With all of this said, this is also because I'm a nutrition nerd. I would venture to say that most people in the ironman world might would venture to say this is a little obsessive calorie counting. I'm just trying to provide info so I don't want these to be hard numbers that you MUST follow. First off, you always know your body best. Second, you always want to eat more if your body is telling you that it's hungry. But, you also want to be conscious of what you are doing. From that same book, he says a quote that I totally resonate with: 

"Many consider “calorie counting” a dirty word, which is rather backwards- counting calories is nothing more than calculating how much energy you are consuming and attempting to match that to your desired output. However, for the athlete, calorie counting is not about restriction, it is about calibration. There is nothing wrong with that, and at the end of the day, this is the single biggest factor in determining weight loss or gain, performance improvements versus performance deterioration, etc.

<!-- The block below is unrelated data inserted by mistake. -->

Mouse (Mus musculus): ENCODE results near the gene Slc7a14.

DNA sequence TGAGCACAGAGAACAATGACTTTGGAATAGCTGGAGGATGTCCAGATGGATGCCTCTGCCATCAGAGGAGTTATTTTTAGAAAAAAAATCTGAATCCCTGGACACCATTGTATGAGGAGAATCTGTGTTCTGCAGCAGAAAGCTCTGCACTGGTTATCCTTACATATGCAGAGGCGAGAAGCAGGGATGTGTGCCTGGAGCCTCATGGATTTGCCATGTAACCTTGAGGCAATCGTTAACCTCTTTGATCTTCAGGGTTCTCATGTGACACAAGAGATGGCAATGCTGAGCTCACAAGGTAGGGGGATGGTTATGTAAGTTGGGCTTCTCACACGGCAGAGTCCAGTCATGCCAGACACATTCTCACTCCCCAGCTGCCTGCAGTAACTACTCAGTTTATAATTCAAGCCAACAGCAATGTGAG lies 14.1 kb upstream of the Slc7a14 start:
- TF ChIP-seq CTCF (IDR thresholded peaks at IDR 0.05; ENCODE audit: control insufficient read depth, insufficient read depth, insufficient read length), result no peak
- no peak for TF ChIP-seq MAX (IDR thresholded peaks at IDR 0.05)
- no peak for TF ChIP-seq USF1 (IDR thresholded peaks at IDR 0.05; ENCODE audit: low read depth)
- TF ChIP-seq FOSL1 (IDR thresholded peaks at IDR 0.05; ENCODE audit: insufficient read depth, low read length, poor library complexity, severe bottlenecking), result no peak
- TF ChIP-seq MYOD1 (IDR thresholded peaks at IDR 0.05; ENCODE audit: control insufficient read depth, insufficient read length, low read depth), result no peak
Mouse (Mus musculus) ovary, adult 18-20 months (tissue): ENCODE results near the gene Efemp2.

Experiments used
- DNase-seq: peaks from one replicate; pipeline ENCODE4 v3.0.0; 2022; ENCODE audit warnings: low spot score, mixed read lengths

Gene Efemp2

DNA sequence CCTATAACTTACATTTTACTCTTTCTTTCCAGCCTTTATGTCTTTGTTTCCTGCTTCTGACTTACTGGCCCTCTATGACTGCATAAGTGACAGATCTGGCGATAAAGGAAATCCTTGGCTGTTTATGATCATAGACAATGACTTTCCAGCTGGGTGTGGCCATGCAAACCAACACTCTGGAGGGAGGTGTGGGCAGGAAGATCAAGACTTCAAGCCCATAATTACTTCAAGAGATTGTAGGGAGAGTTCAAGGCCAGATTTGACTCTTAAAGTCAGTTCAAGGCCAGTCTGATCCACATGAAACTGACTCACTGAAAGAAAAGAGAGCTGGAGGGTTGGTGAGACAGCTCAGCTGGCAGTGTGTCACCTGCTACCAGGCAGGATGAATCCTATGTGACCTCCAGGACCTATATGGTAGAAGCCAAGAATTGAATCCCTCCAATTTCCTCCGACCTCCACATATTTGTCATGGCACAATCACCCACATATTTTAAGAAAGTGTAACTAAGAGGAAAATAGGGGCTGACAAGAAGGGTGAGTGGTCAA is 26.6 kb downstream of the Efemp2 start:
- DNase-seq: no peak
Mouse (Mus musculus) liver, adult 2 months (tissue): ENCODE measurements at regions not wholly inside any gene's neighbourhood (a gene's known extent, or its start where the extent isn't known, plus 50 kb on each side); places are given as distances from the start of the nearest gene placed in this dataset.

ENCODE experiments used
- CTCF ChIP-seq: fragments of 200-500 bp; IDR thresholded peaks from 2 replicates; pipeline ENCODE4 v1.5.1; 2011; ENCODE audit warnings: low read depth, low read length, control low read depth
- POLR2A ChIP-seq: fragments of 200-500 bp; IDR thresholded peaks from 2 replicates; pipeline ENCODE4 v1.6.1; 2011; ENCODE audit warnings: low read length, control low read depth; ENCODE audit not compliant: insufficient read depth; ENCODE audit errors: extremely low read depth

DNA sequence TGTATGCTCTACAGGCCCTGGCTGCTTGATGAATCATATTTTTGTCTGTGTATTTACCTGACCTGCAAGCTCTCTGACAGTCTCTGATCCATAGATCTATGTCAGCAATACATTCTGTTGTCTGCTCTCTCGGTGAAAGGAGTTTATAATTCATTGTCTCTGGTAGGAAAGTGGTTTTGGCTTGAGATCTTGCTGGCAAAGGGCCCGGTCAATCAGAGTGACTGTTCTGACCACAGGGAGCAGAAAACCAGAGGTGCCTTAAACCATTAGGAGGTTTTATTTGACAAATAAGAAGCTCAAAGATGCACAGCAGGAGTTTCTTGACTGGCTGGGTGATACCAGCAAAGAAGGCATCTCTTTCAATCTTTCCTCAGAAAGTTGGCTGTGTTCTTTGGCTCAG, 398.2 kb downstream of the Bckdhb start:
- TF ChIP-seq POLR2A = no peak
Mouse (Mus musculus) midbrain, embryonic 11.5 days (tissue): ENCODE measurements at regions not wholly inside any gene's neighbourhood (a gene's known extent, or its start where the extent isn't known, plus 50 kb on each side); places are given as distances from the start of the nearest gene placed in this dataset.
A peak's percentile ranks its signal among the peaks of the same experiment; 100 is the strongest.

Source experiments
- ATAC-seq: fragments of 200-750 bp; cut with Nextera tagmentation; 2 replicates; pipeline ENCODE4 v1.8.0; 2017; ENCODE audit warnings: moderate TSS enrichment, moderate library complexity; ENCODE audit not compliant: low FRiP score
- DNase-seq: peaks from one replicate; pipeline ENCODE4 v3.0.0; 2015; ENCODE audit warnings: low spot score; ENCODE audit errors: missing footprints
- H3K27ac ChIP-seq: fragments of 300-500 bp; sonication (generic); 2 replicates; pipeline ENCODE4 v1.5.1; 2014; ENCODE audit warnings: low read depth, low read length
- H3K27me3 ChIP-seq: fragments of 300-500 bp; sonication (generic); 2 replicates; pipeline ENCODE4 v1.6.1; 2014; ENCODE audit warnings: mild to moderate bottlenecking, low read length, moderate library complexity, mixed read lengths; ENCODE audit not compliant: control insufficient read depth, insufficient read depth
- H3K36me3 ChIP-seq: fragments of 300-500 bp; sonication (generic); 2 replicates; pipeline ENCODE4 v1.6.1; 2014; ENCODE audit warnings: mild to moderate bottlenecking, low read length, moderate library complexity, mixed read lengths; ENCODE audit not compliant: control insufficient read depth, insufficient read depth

We are calibrating for your performance not being obsessive. With that being said, in order to maintain muscle and fuel performance, these calculations add up to a lot of calories. As a female and understanding females from working with them everyday, this may be something that you need to ease into. Your body will probably hold water at first, but then you will begin to get used to this intake if you keep it up. My recommendation is normally just 50g carb per hour of running during training. This is not as specific, but it's also not as many calories but it seems doable. I want to do the math for you for a random set of numbers so that you can see the difference. 

My example will be a 120 lb female athlete with base macros (not working out but just living life) are 1572 calories 100g P 176g C 52g F who runs a 16 mile training run.